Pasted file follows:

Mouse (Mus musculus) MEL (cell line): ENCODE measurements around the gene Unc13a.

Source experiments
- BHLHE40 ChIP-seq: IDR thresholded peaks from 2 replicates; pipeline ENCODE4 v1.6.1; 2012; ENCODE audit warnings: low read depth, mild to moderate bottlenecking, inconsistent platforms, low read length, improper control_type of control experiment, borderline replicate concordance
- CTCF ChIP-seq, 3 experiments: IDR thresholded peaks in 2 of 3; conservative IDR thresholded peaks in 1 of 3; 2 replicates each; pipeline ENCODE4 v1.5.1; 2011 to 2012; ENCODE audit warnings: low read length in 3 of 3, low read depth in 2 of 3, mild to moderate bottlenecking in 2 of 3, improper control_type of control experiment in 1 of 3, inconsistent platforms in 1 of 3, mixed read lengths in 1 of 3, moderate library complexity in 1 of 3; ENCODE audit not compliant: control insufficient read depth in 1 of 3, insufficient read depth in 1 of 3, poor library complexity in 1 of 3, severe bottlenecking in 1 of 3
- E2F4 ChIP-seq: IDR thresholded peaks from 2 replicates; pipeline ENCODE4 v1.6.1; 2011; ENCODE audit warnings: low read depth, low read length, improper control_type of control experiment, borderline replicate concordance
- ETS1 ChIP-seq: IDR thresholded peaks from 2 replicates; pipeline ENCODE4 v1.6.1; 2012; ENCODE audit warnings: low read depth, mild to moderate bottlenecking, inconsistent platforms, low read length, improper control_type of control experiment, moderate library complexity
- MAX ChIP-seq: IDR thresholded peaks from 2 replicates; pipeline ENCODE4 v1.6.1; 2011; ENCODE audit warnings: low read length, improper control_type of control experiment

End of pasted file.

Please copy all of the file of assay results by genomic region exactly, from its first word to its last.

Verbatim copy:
Mouse (Mus musculus) MEL (cell line): ENCODE measurements around the gene Unc13a.

Source experiments
- BHLHE40 ChIP-seq: IDR thresholded peaks from 2 replicates; pipeline ENCODE4 v1.6.1; 2012; ENCODE audit warnings: low read depth, mild to moderate bottlenecking, inconsistent platforms, low read length, improper control_type of control experiment, borderline replicate concordance
- CTCF ChIP-seq, 3 experiments: IDR thresholded peaks in 2 of 3; conservative IDR thresholded peaks in 1 of 3; 2 replicates each; pipeline ENCODE4 v1.5.1; 2011 to 2012; ENCODE audit warnings: low read length in 3 of 3, low read depth in 2 of 3, mild to moderate bottlenecking in 2 of 3, improper control_type of control experiment in 1 of 3, inconsistent platforms in 1 of 3, mixed read lengths in 1 of 3, moderate library complexity in 1 of 3; ENCODE audit not compliant: control insufficient read depth in 1 of 3, insufficient read depth in 1 of 3, poor library complexity in 1 of 3, severe bottlenecking in 1 of 3
- E2F4 ChIP-seq: IDR thresholded peaks from 2 replicates; pipeline ENCODE4 v1.6.1; 2011; ENCODE audit warnings: low read depth, low read length, improper control_type of control experiment, borderline replicate concordance
- ETS1 ChIP-seq: IDR thresholded peaks from 2 replicates; pipeline ENCODE4 v1.6.1; 2012; ENCODE audit warnings: low read depth, mild to moderate bottlenecking, inconsistent platforms, low read length, improper control_type of control experiment, moderate library complexity
- MAX ChIP-seq: IDR thresholded peaks from 2 replicates; pipeline ENCODE4 v1.6.1; 2011; ENCODE audit warnings: low read length, improper control_type of control experiment